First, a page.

After attending the G8 summit in Italy earlier last week, President Obama immediately flew down to Ghana, in his first visit to sub-Saharan Africa since being elected President.
Obama’s trips to Italy and Ghana both served to demonstrate his public support for an increased focus on the needs of farmers, particularly those without sufficient access to the tools they need to farm efficiently and feed themselves.
In Italy, Obama said:
There is no reason why Africa cannot be self-sufficient when it comes to food. It has sufficient arable land. What’s lacking is the right seeds, the right irrigation, but also the kinds of institutional mechanisms that ensure that a farmer is going to be able to grow crops, get them to market, get a fair price.
In a recent Bloomberg article, Farming First’s Ajay Vashee, President of the International Federation of Agricultural Producers (IFAP), discussed the need for African farmers to have better access to the seeds and fertilizers they needed to increase their yields and improve their livelihoods as farmers.
Vashee particularly noted the success of Malawi’s farm input subsidy programme, which has been running for the past five years and which has served as a model for neighboring countries.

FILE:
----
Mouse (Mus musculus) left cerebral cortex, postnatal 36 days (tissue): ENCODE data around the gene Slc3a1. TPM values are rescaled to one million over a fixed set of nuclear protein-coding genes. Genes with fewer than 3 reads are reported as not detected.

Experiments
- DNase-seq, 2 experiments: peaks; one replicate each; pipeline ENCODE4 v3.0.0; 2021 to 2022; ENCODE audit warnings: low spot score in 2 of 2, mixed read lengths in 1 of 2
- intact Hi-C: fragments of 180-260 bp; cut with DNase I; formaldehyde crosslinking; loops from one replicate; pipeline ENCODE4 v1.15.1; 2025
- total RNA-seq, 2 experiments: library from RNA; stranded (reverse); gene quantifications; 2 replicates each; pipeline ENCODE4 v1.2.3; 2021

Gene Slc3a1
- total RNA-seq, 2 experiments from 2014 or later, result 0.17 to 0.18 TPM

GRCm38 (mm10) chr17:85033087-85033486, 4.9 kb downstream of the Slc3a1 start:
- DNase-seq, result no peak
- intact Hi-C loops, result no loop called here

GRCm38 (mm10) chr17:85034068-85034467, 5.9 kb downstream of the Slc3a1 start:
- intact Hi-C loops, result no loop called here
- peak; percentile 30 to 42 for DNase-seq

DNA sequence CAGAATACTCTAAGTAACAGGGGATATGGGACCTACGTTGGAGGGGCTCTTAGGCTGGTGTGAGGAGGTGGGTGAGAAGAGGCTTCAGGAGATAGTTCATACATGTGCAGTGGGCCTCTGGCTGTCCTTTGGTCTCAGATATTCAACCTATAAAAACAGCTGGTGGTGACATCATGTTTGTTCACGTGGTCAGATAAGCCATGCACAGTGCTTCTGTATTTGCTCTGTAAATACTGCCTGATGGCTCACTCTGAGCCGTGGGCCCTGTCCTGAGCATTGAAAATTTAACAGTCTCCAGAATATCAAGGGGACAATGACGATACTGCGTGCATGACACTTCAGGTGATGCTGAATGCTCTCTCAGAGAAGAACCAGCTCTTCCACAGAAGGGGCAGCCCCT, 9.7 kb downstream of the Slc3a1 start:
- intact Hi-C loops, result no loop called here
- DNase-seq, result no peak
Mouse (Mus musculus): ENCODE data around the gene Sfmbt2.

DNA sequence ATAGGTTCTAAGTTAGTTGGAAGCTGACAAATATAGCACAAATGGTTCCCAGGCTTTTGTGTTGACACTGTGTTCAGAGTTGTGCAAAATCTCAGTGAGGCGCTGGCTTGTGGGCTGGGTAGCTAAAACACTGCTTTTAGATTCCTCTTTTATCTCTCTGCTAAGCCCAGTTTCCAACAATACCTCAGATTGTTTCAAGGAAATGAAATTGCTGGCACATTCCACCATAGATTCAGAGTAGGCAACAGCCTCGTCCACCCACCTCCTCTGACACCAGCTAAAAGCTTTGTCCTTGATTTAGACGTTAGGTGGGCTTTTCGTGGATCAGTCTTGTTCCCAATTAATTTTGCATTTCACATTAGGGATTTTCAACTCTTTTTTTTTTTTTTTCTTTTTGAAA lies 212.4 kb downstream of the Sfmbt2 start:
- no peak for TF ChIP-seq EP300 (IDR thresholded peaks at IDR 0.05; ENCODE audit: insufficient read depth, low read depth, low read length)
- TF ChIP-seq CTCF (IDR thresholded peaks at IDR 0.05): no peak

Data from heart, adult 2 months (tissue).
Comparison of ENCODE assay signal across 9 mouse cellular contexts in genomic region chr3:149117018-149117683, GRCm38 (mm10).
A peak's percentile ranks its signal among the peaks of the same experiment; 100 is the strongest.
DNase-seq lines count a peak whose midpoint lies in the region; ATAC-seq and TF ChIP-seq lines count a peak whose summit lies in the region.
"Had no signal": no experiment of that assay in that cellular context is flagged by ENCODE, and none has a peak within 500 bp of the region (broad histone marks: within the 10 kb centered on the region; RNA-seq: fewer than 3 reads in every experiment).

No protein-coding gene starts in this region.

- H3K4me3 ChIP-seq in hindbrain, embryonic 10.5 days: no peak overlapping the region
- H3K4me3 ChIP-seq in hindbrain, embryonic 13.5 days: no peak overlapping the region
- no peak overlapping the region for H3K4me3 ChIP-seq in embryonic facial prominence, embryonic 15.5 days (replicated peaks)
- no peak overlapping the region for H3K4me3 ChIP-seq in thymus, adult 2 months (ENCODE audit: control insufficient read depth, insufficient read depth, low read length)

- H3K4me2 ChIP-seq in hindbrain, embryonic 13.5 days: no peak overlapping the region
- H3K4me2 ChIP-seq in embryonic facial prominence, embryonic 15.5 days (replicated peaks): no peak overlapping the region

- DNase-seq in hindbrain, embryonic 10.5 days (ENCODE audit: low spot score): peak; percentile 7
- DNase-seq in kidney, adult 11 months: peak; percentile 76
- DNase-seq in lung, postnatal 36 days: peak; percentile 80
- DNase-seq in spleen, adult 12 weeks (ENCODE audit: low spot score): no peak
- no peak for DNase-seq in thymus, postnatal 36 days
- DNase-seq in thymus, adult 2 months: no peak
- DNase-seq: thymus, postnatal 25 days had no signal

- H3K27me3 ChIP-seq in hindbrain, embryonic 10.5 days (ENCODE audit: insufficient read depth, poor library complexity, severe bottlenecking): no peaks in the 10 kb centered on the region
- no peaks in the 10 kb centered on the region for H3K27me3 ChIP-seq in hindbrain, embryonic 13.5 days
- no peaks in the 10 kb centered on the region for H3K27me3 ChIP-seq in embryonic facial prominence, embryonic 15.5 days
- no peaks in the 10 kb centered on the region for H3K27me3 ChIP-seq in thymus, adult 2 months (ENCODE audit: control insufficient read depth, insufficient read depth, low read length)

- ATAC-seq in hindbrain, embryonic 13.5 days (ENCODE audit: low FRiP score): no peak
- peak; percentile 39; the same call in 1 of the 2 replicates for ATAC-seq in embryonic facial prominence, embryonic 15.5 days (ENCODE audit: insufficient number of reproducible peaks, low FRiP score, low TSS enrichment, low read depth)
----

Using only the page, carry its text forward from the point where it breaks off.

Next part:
The Bloomberg article noted that Tanzania began a fertilizer-subsidy programme last December, that Kenya has announced a similar subsidy plan to boost yields, and that the Ugandan government had increased spending on agriculture by 47 per cent in its latest budget.
In preparation for his trip to Ghana, Obama discussed the role that governments should play in driving progress in African development goals, quoted in a recent Wall Street Journal article:
Countries that are governed well, that are stable, where the leadership recognizes that they are accountable to the people and that institutions are stronger than any one person have a track record of producing results for the people.
In May, Farming First interviewed the coordinator of Malawi’s farm subsidy programme and Principal Economist in the Ministry of Agriculture, Mr. Idrissa Mwale. Watch the video here: